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The Art of Getting Naked
3.3.17

Bodies: they’re weird. And stretchy, and flabby and exotic. They’re beautiful and bend strangely. They come in different sizes, colors, and shapes. They’re our truest form of self, and what we carry our souls in. We dress ‘em up and do strange things to them to feel beautiful. We show them to people we care about and let others love us through them. It’s such an inviting thing to let someone see your body; arguably the purest form of vulnerability, and yet: We’re scared of them. We’re scared of the words. The feelings they emit. Select parts of our bodies and seeing them in public: A mother feeding a babe in public, a nipple on social media, the word “vagina” on posters. Isn’t that the craziest oxymoron, to love something so much but also be afraid of it?



Let yourself dress up, by dressing down. You are your most beautiful art and it’s an amazing compliment to be loved for your purest self. As a photographer and (sometimes) model, I understand the vulnerability and fear of getting naked, especially in front of the camera. But, something I’ve learned is that you must love your self and your body to successfully love others and open your mind to the unseen.

Let others see you. See your spine, your collected skin. Your scars and flaws, because they’re not flaws; they’re you. Perfectly imperfect, because “perfection” doesn’t exist. The understanding and acceptance of differences is perfection.





Some may think that I don’t understand this vulnerability, these self-conscious thoughts, because of my appearance or size, but I hear ya, babe. I’ve thought twice about my ethnicity, wishing my eyes were bigger, my body longer, if only I could lose that extra chub on my arms. No, this is toxic thinking, friends. I’ve felt what you’ve felt, maybe not in the same ways or at the same times, but self-love is (super-fucking) key to being successful, whatever that may mean to you. Body positivity is essential. For those body shamers and people making you feel badly, you don’t need that in your life. They’re probably more upset with themselves, but projecting on you, so don’t take offense. We’re all challenged at different points but I hope we can all rise to the same (inner)peace. Everyone doubts themselves at some point, but I challenge you to seek comfort in who you are and what you’ve got, because you’ll be traveling with it for some 100 years or so. So you better get comfortable. Get acquainted. You’ll only become a better human by opening your mind and loving harder.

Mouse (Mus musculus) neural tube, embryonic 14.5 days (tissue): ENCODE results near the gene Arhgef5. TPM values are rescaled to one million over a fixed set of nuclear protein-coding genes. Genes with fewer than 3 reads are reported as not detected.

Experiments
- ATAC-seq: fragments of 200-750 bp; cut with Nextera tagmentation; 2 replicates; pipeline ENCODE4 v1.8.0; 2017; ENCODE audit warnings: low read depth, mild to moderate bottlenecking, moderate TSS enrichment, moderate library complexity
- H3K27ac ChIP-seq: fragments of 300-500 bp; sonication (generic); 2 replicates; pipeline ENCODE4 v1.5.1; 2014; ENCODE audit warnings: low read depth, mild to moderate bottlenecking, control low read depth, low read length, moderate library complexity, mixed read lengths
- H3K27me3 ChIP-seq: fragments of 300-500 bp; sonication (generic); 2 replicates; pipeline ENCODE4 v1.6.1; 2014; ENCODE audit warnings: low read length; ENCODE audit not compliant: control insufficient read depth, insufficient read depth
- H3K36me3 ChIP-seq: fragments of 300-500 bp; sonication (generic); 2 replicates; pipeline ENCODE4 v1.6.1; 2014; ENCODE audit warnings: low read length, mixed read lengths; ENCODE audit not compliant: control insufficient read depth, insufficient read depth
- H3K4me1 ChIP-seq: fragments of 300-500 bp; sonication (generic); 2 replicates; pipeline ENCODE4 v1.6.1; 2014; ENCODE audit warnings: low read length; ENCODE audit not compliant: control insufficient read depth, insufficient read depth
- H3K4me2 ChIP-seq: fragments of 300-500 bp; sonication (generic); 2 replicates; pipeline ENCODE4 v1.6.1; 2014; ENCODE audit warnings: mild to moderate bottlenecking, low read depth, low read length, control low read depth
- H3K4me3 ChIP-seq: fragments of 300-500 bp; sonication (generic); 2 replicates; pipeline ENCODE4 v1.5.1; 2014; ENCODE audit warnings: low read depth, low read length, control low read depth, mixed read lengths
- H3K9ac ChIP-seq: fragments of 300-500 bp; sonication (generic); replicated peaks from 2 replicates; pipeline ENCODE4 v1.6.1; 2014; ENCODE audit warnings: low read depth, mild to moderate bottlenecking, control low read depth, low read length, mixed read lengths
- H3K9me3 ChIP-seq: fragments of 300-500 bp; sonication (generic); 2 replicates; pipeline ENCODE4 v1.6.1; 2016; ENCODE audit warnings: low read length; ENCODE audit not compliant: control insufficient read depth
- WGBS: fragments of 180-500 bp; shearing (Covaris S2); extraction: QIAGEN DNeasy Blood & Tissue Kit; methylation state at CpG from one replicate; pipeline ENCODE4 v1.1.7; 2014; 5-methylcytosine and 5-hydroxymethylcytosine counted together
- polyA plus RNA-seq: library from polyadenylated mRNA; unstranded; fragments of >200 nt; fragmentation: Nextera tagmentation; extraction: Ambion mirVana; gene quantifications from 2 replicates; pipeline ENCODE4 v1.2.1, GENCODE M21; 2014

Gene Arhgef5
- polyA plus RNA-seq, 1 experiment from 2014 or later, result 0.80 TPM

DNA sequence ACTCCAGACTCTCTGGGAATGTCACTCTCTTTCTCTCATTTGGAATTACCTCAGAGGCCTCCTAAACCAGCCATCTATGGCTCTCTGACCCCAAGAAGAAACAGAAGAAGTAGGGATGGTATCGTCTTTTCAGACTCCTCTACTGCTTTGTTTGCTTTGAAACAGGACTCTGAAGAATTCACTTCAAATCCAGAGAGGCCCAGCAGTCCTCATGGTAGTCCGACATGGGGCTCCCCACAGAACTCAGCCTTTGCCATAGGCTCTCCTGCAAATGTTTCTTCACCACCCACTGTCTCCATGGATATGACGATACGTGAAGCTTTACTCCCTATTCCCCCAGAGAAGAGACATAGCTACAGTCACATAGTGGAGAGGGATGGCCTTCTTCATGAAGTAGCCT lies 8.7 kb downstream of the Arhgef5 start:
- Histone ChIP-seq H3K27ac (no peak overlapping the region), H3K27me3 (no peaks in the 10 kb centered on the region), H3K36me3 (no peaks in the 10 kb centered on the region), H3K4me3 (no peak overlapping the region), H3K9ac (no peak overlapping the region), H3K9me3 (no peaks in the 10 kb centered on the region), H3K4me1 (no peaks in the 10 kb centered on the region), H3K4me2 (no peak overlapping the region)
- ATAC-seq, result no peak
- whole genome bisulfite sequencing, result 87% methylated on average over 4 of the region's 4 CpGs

Written by: Marina Choy, Photographer
 


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